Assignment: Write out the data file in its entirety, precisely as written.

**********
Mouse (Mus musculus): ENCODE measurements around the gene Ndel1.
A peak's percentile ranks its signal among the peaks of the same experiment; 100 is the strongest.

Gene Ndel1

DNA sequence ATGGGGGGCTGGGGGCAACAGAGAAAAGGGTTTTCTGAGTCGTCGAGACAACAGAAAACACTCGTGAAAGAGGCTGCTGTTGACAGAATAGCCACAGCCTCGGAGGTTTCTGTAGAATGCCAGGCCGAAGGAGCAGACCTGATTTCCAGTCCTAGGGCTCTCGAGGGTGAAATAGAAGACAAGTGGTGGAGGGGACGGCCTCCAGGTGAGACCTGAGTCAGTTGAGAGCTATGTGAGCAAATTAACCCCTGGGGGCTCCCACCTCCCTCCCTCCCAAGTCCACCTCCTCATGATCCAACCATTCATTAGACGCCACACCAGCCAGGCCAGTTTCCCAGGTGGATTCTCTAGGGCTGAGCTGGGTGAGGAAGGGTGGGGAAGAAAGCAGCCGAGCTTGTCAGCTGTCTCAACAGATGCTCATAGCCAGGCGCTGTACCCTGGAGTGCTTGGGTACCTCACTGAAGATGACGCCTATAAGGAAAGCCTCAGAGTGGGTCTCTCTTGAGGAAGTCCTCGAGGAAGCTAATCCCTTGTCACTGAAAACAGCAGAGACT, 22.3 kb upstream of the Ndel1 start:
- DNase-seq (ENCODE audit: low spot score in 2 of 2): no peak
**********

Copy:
Mouse (Mus musculus): ENCODE measurements around the gene Ndel1.
A peak's percentile ranks its signal among the peaks of the same experiment; 100 is the strongest.

Gene Ndel1

DNA sequence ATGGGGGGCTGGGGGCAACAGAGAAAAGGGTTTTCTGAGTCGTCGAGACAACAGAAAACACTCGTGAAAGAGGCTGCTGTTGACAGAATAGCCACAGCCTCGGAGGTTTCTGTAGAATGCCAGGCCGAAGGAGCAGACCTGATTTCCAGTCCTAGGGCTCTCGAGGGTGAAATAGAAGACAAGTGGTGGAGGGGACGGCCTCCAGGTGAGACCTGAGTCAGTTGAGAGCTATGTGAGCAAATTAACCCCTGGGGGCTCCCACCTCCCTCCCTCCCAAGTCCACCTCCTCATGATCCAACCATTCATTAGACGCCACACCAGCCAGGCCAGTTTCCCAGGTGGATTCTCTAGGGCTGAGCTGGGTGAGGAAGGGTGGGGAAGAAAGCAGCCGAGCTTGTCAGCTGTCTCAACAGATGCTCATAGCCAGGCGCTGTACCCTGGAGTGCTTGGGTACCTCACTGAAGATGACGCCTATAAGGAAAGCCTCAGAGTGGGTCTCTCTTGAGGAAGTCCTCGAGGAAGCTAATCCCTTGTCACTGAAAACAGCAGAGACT, 22.3 kb upstream of the Ndel1 start:
- DNase-seq (ENCODE audit: low spot score in 2 of 2): no peak